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ok ok i'm building a voltage reg...erm help?

hi peeps

ive decided to build the voltage regulator board but im clueless about the voltages

ill be using a TS 7805 CZ reg , a larger capacitor in front and a smaller one after ... but how do i decide on the capacitor size?

i want a steady 5v supply for my machine and i have a choice of 6 rechargeable AA batteries (7.2v) or 8 AA's (9.6v) ... i'd prefer to use the 7.2v as i could swap it later for some battery packs i have (when i find a way to charge em) but it just makes the 2.0v vdrop... whereas the 9.6v version makes the 2/3 vdrop some peeps say is better...

any idea's?

oh and could you explain how you came to the conclusion as i'm more used to biological fluid logic rather than maths based logic.

thanks peeps


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go with the rechargeables. They have more current capacity that alkalines all day long. Have you read the datasheet? It should list the suggested capacitors in a default configuration.

i did look at the sheet but it gave the same capacitors for all thier regs (from 5 to 24v) which struck me as odd - there must be some kind of specification ...right? (sheet said 0.33uf then 0.1uf)

when you say rechargeables you mean the AA's right (the packs are also rechargable when i finally build some way of connecting them to a mains adaptor) - i was wondering if 7.2v or 9.6v really made much of a difference.

maybe im misswording - this may take some time ;)


For some reason I thought you were considering using either rechargeables or alkalines. The extra voltage will be wasted. Go for the 7.2. Even lipos come in 7.2v flavors.

acording to the guys

the first capacator can be pretty fluid (from 0.3uf - 10uf sounds ok) - like a bucket with a hole in it, the size of the bucket aint that important

the 7.2v seems better than the 9.6v as there will be less energy wasted as heat

i do love the open source brain

thanks guys


My first ever soldering experience (its a damn site harder than i realised - mines seriously messy)

looking thru my collection of capacitors i realised that after all that fussing i didnt have the right ones anyway so i reverted to my fluid biology logic and picked ones that looked nice.

i then proceded to solder two other pcb's which i had built (a wire to pin convertor and a alternative DIP attatcher) after which my eyes hurt and i was knackered (english term : too tired to care anymore)... so i'll take a multimeter to them then test em out in the next few days and tell you if it melts a hole in my desk.


You could try a Low Drop Out (LDO) voltage regulator, which will give you a little more headroom before the 7.2V battery drops below where the chip can operate. 

Try this post for some more info.

it would appear my steady hands have served me well again

one thing i did notice tho... the steady output takes a sec or two to be truely steady (i think cos i used a larger electrolytic capacitor than i initially aimed for) - im hoping this doesnt mess up the picaxe when i eventually link them in...we shall see (i hear the words "zener diode" floating around in the ether - i think i'm getting the hang of this electronics thingy)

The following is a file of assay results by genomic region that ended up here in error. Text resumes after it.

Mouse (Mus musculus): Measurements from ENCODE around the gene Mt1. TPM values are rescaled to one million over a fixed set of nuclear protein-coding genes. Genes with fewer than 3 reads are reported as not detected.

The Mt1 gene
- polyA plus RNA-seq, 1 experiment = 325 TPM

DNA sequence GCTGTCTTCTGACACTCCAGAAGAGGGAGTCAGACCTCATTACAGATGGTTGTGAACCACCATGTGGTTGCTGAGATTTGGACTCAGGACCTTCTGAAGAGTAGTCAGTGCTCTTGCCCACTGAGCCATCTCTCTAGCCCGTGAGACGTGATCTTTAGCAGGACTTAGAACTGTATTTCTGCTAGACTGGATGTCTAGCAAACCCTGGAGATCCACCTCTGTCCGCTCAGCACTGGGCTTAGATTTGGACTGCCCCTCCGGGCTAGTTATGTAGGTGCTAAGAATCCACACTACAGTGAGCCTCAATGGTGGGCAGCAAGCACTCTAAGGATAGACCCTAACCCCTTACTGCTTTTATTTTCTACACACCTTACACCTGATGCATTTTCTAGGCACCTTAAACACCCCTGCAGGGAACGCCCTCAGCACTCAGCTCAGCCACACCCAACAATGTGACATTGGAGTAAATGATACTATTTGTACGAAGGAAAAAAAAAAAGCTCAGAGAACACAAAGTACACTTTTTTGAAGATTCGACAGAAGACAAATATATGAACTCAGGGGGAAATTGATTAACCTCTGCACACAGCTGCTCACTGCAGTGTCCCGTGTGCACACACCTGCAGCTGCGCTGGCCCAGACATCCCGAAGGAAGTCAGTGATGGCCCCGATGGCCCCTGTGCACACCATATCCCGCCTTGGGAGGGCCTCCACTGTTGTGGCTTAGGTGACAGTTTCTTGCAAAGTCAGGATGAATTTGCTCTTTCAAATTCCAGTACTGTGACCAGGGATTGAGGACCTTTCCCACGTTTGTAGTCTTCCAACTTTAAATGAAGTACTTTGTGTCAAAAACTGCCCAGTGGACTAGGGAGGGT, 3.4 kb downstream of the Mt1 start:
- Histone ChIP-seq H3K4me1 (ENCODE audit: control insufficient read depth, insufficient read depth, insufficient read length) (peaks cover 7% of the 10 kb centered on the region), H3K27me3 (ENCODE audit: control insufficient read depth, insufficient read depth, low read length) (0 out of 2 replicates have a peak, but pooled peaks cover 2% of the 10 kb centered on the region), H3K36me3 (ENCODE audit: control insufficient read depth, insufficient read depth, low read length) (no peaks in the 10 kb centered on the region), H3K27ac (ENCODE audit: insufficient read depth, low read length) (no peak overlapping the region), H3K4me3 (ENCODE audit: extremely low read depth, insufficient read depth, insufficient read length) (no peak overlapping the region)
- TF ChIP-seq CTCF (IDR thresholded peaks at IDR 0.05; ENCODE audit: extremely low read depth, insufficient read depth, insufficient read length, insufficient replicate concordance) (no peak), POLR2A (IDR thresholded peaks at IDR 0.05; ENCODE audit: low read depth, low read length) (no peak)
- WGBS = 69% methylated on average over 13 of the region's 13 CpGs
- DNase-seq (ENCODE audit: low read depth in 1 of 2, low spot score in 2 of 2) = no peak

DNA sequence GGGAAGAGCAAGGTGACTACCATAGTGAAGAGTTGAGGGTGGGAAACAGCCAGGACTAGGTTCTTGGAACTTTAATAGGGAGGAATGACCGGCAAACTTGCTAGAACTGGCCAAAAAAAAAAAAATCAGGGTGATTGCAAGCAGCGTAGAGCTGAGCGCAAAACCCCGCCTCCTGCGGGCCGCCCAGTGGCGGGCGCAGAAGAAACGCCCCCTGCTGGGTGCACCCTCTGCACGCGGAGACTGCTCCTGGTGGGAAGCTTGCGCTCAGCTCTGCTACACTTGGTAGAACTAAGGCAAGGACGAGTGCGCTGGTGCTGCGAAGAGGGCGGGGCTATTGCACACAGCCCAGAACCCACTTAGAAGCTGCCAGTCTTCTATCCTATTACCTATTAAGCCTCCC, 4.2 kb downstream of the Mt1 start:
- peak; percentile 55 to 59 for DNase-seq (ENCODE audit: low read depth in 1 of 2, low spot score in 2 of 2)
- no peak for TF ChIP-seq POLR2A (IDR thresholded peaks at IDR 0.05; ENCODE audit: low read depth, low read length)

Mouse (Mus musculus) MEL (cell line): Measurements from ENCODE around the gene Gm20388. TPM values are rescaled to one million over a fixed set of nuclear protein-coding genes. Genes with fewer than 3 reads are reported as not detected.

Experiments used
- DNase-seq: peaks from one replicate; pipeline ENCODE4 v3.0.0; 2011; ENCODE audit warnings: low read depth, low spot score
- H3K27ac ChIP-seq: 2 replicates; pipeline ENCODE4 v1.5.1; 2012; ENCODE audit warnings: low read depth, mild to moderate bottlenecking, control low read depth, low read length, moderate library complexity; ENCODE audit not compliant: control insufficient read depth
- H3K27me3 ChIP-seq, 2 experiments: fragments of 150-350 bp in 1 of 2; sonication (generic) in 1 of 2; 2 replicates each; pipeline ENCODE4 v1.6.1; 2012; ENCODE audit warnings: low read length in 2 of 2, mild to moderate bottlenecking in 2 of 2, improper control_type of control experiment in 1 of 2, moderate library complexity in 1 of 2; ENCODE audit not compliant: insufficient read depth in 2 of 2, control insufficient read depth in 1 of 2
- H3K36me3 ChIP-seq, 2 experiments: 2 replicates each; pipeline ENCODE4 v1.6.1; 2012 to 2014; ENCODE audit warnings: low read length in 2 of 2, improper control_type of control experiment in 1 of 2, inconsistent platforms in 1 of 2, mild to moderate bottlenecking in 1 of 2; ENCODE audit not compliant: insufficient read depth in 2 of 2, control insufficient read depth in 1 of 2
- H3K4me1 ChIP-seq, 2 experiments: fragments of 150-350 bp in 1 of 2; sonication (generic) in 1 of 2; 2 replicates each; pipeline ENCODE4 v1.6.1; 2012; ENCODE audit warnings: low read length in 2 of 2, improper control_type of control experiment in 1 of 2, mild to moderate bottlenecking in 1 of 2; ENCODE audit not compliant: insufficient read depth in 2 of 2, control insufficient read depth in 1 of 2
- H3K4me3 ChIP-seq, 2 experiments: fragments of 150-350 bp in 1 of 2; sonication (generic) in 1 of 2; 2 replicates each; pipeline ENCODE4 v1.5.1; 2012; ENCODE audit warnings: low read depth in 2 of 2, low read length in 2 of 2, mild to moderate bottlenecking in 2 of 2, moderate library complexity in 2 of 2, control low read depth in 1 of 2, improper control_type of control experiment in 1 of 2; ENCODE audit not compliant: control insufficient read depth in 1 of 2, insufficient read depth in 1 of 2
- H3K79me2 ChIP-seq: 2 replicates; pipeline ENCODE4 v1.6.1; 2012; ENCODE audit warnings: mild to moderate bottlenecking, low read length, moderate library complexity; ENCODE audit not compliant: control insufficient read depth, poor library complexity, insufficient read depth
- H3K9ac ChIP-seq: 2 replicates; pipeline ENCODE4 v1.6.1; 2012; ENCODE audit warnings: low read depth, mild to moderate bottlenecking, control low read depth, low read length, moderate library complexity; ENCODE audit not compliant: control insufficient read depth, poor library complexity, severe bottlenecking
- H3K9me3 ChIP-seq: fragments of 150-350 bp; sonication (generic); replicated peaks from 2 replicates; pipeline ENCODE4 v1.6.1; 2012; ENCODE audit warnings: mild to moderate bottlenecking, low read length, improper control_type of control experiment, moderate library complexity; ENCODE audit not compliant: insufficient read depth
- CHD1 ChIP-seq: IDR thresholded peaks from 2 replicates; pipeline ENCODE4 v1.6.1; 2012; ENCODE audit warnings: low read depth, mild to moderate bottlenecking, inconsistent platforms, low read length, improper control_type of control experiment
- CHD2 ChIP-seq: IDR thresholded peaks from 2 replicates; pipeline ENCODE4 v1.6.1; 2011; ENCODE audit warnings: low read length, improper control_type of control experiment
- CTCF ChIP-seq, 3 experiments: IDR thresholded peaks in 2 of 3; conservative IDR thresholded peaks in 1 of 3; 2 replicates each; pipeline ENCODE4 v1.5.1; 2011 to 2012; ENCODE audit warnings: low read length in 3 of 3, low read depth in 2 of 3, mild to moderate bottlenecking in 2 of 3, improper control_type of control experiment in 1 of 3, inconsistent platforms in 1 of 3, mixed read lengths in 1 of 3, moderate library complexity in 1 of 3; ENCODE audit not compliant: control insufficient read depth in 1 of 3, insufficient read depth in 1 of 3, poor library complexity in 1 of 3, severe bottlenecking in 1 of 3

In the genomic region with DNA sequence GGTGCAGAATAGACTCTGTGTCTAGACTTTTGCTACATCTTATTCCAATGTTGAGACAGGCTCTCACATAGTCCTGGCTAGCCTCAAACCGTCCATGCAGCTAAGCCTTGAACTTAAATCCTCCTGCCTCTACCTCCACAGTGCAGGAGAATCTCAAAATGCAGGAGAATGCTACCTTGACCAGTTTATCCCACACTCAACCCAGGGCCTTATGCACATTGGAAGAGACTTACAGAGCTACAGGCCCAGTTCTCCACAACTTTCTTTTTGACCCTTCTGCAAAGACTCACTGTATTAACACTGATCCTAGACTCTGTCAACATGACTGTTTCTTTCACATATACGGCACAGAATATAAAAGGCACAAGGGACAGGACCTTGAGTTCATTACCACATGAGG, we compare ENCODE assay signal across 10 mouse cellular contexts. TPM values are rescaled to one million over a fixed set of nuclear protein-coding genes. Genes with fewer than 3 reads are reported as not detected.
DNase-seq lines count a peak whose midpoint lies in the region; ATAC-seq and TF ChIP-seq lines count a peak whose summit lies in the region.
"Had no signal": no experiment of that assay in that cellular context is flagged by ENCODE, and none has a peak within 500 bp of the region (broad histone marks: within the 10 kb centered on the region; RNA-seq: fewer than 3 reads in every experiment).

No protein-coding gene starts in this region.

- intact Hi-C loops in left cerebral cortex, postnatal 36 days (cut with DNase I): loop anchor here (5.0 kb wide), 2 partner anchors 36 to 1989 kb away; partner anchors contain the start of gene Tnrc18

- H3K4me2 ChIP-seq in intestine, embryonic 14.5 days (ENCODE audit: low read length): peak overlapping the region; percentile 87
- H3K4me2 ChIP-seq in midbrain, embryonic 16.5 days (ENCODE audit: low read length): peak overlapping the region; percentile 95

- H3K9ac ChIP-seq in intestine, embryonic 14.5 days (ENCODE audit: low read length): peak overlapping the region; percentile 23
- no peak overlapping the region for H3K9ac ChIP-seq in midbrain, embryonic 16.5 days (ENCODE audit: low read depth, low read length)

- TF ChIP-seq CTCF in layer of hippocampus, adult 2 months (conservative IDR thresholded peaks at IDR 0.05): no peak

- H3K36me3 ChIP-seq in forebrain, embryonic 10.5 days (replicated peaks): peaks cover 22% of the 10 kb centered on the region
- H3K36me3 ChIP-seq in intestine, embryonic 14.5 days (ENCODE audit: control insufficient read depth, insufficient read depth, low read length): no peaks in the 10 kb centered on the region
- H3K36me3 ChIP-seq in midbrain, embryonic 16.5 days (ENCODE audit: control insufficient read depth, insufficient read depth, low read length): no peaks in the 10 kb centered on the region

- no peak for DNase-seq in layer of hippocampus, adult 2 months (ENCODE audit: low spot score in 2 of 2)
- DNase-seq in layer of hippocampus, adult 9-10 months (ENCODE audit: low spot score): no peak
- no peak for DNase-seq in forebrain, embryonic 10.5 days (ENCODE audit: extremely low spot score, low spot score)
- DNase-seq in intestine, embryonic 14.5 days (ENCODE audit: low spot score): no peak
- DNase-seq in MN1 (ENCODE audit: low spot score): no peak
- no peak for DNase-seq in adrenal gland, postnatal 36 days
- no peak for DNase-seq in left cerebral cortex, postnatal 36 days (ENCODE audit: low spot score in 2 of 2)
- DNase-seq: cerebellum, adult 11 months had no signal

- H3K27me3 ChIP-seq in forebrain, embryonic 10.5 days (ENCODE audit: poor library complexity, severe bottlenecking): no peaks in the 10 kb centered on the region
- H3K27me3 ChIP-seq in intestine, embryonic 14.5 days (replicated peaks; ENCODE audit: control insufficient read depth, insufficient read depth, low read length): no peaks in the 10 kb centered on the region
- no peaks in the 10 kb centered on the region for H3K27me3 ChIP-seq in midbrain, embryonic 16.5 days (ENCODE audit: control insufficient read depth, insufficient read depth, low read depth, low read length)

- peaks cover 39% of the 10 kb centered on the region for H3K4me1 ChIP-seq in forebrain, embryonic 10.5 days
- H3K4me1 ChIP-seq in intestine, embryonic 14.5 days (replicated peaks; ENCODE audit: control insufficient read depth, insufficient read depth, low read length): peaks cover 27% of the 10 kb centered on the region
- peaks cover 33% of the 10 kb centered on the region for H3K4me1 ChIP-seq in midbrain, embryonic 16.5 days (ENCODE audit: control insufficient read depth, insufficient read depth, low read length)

turns out i missunderstood how a zener worked - i thought it only let current thru after it reached a certain voltage... turns out that is true but i didnt realise it also kept hold of the dropout voltage too - ie a 6v one confronted with 7.2v would only let 1.2v thru

eeesh  ... and i made the discovery after i bought the damn things - there a LOT of really bad youtube videos and descriptions around.

any ideas what i CAN use to hold off the current from the volt reg till the capacator has fully charged?



You can still make use of a Zener diode by using it as the trigger to a complementary latch, along the lines of this example.

Your circuit doesn't need to use quite as many parts as that one, but the basic idea is that the latch will be turned on via the Zener (replacing the N/O switch), and stay on until the power supply is disconnected, or at least drops to a very low voltage.
If you decide to make your own version of this circuit there will need to be a few modifications but we can help you with that. One option is to replace the transistor that will be driving the voltage regulator with a MOSFET or even a relay, to allow it to handle the current required.

so i use the zener to trigger a transistor which will then allow current to the volt reg.

problem is that the current fluctuates while the cap charges..which then causes dips in the volt reg output - maybe some form of timed pause would make more sense (as a zenner based system would allow output every time it fluctuates above the zener's trigger) as after about 5secs the whole thing seems to sort itself out.

basically i just dont want output till the caps fully charged

one question - how long does an electrolytic capacitor hold onto its charge (cos it might not happen again - this was just my first attempt) or is it drained by the rest of the circuit once the power source is removed

ahhh - its all one big learning (crying?) experience